Hancock Brook and Waterbury Friendly’s

11 12 2017

7 December 7, 2017

It is a bit nippy today as Cherry and I head to Waterbury for our Hiking for Friendly’s trip of the month. Cherry tells me a funny story about making a wonderful meal for her sister, only to discover that her crock pot has broken and not cooked a thing! Fortunately, she and her sister managed and Cherry has discovered the defect before she tries to use the pot for several upcoming meals at some big events. They had a good laugh over it.

Waterbury hemlock brook 12.07.17As we exit the highway, I am tenuous about the directions to the Hancock Brook section of Mattatuck State Forest, and say we are supposed to walk along a gravel pit and I doubt the area will be well marked. Amazingly, we drive directly to the parking area (which is indeed at a gravel company office) and see the derelict bridge, on the National Register of Historic Places, that was mentioned in the descriptions I’d read prior to coming. And there in front of us are blue blazes! Glory hallelujah! By 9:30 AM, we are off.

We talk about Thanksgiving, as the scenery becomes more idyllic, and we parallel hemlock-lined Hancock Creek. My family, all 35, coming from as far as San Diego and Florida, gathered at my house to make a festive occasion, from which I am still putting away chairs. Cherry is awed by the fact that I have that many chairs! She too spent time with her extended family and a few adoptees at one of her sister’s home. We agree it’s a great holiday, with less stress and obligation than some of the others in December.

After about an hour, we veer from the creek to the outcrops above us. Cherry discusses some holiday-related challenges. I share that I am reclaiming my life, after 18 months being the parent of an adult daughter with a serious health issue that appears to be resolving. It is steep and we reach a series of impressive outcrops. Exposed quartz, bald knobs, and pitch pine stands add to the diversity of the site. Needles line the trail, it’s quiet, and the views are surprising.

Three and a half miles later, we find ourselves back at the gravel pit and my car. It’s noon, the sun is warm, and we agree it’s been a wonderful hike. “Not a walk,” clarifies Cherry. “Enough ups and downs to make a real hike.” We also agree that we’ve always thought each walk was a great place.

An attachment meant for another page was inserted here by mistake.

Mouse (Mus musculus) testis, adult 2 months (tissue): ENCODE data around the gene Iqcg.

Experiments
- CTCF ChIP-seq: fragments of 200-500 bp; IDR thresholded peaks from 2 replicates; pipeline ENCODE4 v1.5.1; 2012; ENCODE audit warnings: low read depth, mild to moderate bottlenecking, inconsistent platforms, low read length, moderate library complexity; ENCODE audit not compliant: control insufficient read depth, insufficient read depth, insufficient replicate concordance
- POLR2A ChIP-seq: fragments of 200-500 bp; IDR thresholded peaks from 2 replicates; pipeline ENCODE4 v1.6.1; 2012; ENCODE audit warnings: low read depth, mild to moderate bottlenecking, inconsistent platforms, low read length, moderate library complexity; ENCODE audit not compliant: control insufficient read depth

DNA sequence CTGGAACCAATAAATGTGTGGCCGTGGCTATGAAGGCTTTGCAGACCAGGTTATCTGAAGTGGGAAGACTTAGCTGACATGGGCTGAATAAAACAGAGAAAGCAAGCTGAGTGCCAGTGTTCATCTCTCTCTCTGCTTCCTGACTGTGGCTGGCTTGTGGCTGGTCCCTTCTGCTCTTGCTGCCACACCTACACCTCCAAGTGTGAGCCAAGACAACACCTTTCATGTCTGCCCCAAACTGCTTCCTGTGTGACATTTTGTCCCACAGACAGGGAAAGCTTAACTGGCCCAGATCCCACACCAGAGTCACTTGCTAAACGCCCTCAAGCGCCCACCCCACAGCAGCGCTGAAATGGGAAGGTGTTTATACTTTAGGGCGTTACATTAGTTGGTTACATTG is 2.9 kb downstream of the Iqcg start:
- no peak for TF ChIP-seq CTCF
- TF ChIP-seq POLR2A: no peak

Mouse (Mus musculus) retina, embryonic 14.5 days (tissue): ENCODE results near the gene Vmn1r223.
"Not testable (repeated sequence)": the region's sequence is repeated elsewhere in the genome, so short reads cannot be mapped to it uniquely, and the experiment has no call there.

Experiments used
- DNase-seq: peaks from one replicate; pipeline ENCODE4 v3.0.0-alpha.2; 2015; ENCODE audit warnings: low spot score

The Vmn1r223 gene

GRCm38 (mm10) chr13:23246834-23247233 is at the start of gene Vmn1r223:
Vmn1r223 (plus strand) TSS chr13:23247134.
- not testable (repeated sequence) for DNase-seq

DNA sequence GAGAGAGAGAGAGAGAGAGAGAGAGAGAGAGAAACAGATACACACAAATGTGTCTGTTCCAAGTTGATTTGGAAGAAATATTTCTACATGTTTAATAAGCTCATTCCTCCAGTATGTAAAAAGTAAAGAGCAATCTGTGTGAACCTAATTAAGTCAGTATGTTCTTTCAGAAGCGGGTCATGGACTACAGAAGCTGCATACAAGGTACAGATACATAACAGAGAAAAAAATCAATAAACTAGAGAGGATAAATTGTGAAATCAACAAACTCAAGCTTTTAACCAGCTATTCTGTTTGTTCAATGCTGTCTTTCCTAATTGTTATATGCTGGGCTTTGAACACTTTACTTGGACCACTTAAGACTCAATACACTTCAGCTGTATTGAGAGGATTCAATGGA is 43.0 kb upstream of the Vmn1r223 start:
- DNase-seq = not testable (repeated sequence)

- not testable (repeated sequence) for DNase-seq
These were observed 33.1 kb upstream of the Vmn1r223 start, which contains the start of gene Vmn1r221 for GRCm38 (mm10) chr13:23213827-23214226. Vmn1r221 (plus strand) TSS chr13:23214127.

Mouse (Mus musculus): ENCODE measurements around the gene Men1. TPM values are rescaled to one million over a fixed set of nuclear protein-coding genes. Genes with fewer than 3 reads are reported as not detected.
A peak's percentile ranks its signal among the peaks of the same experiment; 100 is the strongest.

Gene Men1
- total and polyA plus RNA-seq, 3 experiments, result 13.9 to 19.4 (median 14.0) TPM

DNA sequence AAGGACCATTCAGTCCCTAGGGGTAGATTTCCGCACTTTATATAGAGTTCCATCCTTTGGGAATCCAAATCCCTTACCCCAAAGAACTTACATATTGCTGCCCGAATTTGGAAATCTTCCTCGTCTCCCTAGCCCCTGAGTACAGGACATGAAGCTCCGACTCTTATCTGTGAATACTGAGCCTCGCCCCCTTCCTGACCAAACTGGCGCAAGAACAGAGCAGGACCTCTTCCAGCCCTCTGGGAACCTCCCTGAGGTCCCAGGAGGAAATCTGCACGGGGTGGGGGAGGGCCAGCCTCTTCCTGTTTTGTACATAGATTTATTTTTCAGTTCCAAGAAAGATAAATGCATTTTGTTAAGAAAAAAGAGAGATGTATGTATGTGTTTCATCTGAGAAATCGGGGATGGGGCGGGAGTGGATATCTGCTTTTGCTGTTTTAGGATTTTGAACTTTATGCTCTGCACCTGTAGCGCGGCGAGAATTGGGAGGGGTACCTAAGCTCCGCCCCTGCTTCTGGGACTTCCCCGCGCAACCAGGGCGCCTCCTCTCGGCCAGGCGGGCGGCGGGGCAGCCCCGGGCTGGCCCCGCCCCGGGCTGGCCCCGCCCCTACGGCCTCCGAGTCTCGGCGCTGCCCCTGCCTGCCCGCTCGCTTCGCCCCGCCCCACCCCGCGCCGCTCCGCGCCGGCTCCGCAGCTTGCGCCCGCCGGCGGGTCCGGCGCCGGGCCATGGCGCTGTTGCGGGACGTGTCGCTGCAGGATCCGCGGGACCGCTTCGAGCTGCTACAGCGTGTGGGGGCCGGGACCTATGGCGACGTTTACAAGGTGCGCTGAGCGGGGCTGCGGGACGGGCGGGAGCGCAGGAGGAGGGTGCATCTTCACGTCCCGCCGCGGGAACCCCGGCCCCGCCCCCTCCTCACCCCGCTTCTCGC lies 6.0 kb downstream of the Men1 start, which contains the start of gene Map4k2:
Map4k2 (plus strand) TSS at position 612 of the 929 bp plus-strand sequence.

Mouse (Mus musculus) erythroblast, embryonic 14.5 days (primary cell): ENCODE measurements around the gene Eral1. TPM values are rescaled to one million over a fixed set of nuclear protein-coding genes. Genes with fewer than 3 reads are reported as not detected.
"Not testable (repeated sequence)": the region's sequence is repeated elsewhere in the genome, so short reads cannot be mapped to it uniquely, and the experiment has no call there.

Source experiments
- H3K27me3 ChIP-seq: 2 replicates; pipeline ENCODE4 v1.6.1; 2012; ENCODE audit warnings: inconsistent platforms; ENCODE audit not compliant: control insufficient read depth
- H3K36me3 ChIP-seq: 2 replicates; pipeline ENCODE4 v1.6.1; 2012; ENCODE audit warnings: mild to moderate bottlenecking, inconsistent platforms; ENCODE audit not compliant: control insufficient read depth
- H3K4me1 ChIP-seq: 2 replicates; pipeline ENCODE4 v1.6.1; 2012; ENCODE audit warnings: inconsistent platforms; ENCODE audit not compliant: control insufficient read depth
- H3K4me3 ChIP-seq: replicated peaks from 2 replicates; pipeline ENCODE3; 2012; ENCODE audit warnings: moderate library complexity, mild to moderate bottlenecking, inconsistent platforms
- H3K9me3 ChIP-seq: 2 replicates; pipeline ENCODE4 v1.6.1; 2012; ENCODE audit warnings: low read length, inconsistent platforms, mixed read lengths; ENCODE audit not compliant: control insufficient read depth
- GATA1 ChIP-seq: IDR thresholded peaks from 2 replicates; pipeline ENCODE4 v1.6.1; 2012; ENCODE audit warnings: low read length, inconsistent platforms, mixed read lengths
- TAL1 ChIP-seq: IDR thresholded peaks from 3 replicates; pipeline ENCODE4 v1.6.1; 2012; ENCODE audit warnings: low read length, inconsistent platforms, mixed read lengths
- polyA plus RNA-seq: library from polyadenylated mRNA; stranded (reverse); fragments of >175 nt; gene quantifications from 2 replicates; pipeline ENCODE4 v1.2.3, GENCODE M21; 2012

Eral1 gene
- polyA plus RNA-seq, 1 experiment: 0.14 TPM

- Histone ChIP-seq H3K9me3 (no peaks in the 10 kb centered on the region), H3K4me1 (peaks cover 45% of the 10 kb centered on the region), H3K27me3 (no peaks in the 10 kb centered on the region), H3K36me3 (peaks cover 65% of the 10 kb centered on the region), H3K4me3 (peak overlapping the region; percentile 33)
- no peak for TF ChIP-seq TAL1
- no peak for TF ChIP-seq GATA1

“We are just positive people,” I joke to Cherry.

“Yes, I really don’t like to spend much time with negative people,” Cherry adds, a philosophy I share, which I’m sure is why we enjoy our trips together.

It’s not far to the Friendly’s although I-84 is under construction and we have to take a short detour. Cherry and I bemoan the fact that the place is empty at 12:15; we want “our” Friendly’s to be profitable for many more years. We order; I get the Philly cheese steak and Cherry gets a hotdog (that’s a first for her). Our waitress, Wendy, seems a bit rushed and overextended as people begin to arrive.

As we order our dessert, Cherry tells Wendy about our Hiking for Friendly’s. Wendy says she’s met the original owners, the Blake brothers, at a corporate event about 15 years ago. She was one of the finalist in an ice cream scooping competition; who knew there was an art to perfecting the perfect scoop, with the proper weight, form, and speed?! Wendy glowed as she recalled the excitement and camaraderie of that event.

Waterburgy Friendlys 12.07.17When dessert arrives, I give Cherry a card for her upcoming birthday. She shrieks with laughter when she opens it to see a photo of herself tying her boot. It’s iconic; Cherry has to stop on every trip to double-tie her boots yet again. Today had been especially compelling for lace retying – we stopped at least four times, and each time, I had to keep my grin to myself, as I envisioned Cherry opening this card. It is a great way to end our meal and we share the card with our waitress, who hoots along with us.

Two more Friendly sites to go. Wow.

 

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Hiking for Friendly’s: Case Mountain and Manchester Friendly’s

17 11 2017

15 November 2017

Manchester Case Mt overlook 11.15.17

Frosty, brisk, but sunny when Cherry and I meet to head to Manchester, one of our four remaining Friendly’s sites. We arrive by 9:30; I’d hoped it would take longer to get there, so it would be warmer when we started. But here we are, Case Mountain. The trailhead map calls it Highland Park, the printed material I have indicates it’s a short but steep walk to the overlook, and the return trip can be extended by taking the Carriage Road. OK, we agree, we will take the longer route or else our lunch will start before 11AM.

We climb up, catching our breath occasionally, as we talk local politics. National news. Refugees. Deportees. Difficult subjects for such a beautiful day. Frosty edges on fallen leaves. Quiet in the woods. Within a half hour, we reach the overlook and gaze at the juxtaposition of the up-close natural setting compared with the stick-looking buildings of Hartford in the distance. Several people walk by with their dogs and we become engaged in conversation with the owner of Harry, an exuberant Australian Shepherd. He (the owner) is interested in our Hiking For Friendly’s project and shares some wonderful childhood memories of eating there and then going to bowling every Saturday morning, or trying to consume an Awful-awful. As a Wilbraham Academy student, he was aware that the Blake brothers, Friendly’s founders, helped support his school also. He shared that Friendly’s hired a young man-gone-wrong that he and his wife had sponsored. We have found an audience.